GOSPEL READING Mark 1:21-28
The Holy Gospel according to Mark.
Glory to you, O Lord.
The Man with an Unclean Spirit
[Jesus and the disciples] went to Capernaum, and when the Sabbath came, he entered the synagogue and taught. They were astounded at his teaching, for he taught them as one having authority and not as the scribes.Just then there was in their synagogue a man with an unclean spirit, and he cried out, “What have you to do with us, Jesus of Nazareth? Have you come to destroy us? I know who you are, the Holy One of God.” But Jesus rebuked him, saying, “Be quiet and come out of him!” And the unclean spirit, convulsing him and crying with a loud voice, came out of him. They were all amazed, and they kept on asking one another, “What is this? A new teaching—with authority! He commands even the unclean spirits, and they obey him.” At once his fame began to spread throughout the surrounding region of Galilee.
The Gospel of the Lord.
Praise to you, O Christ.
Now let the words of my mouth and the meditations of our hearts be acceptable to you O Lord, our strength and Redeemer
So, today I’m going to talk about evil spirits, unclean spirits, the demonic. Go ahead and wiggle in your seats…it is an uncomfortable topic for most of us in the 21st-century, blessed with the scientific method. We are quite happy to be Jesus’ followers when it comes to feeding the poor, praying for one another, proclaiming God’s way of justice and mercy, but casting out demons? In Mark’s Gospel, casting out demons isn’t something incidental to the Good News; it is an essential part of it—there are four exorcisms in this shortest Gospel. Most of us dismiss it or are freaked out by it, rather than grateful, excited, or even curious about it.
Let’s dive deeper into today’s story, exploring it from the perspectives of its four characters: Jesus, the demon, the man who was possessed by the demon, and the crowd at the synagogue. Inhabiting the story through these four lenses could help us believe, despite our unbelief.
First, Jesus. Jesus is fresh from his baptism and wilderness experience. Immediately after he is baptized, the Spirit drives him out into the wilderness for his showdown with Satan, and Jesus resists temptation for forty long days. The wilderness experience is so taxing that God sends angels to wait on Jesus. Perhaps his encounter with the demonic shapes Jesus’ compassion for us and clarifies his mission. Yes, people make mistakes and are sinful, but there are forces far beyond us and way outside our control that seduce us away from God. In this brief story, still in the first chapter of Mark, Jesus is in the local synagogue “teaching with authority.” He doesn’t know about God, he knows God directly—and there is a big difference. And in the midst of his teaching, a man with an unclean spirit interrupts him, yells at him, disturbs the whole congregation. Jesus responds with calm strength, rebuking that spirit, and freeing the man for the abundant life God meant for him to live.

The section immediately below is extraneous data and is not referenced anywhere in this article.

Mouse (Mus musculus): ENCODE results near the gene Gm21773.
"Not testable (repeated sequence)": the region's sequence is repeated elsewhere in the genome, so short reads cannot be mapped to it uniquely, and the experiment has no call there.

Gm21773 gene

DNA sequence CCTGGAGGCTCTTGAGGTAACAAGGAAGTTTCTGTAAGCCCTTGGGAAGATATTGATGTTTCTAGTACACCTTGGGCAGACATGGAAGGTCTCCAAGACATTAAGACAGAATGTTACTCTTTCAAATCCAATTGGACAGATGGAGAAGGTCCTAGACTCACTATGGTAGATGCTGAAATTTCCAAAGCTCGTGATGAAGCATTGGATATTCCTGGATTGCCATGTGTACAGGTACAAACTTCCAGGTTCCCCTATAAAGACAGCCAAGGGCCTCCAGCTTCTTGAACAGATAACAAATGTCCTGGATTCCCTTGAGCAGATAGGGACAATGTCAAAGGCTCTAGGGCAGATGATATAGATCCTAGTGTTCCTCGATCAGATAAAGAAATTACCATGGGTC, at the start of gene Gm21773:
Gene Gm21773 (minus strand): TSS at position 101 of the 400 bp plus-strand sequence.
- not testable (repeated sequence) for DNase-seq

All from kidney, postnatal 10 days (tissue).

Secondly, the Unclean Spirit. This demon is smart; he knows, before any human being does, who it is he is dealing with: The Holy One of God. He vies for dominion in this man’s life and doesn’t want Jesus’ interference. You see, in the presence of Goodness, Evil often interrupts and tries to get our attention. One of the ways it tries to hold on to its power is by shaming the person it occupies. Shame is a powerful force, and demons exploit it to bind and restrict people all the time!
This Unclean Spirit seems to have a community of other evil spirits and rightly feels threatened by the presence and power of the One who knows God, the One whom we come later to believe is God, and so he cries out: “What have you to do with us?”
Thirdly, the man who is possessed. Did he feel incredibly embarrassed and ashamed? How much choice/control did he have in all of this? Was there a terrible struggle within him? His true self, the part that bears the image of God, desired liberation and wholeness. Maybe that’s the part of him that drew him to the synagogue, a holy place. He likely felt trapped by this Spirit, knowing and thinking, “That’s not the real me.” Can you relate to this at all? Like when a young parent loses their temper with a toddler? Or when someone living in the grips of an addiction doesn’t recognize the person they’ve become? Can you relate to that idea of the gap between who you most truly are and how you sometimes act?
And finally, there is the crowd, the folks in the synagogue. They had been amazed, almost entrapped by Jesus’ teaching, his clear authority, his presence. Were they disgusted when the man came in screaming? “Why can’t he get control over himself?” Were they afraid? “What if that happened to me?” Did they feel threatened? “What if I don’t have as much control as I thought I did?” Surely, all of them were shaken up after Jesus rebuked the demon. In those moments, they had seen God’s power triumph over the forces of evil, and they went out to tell others about it— to process what they had seen.
So as we reflect on this story from these points of view, let’s note these interesting observations…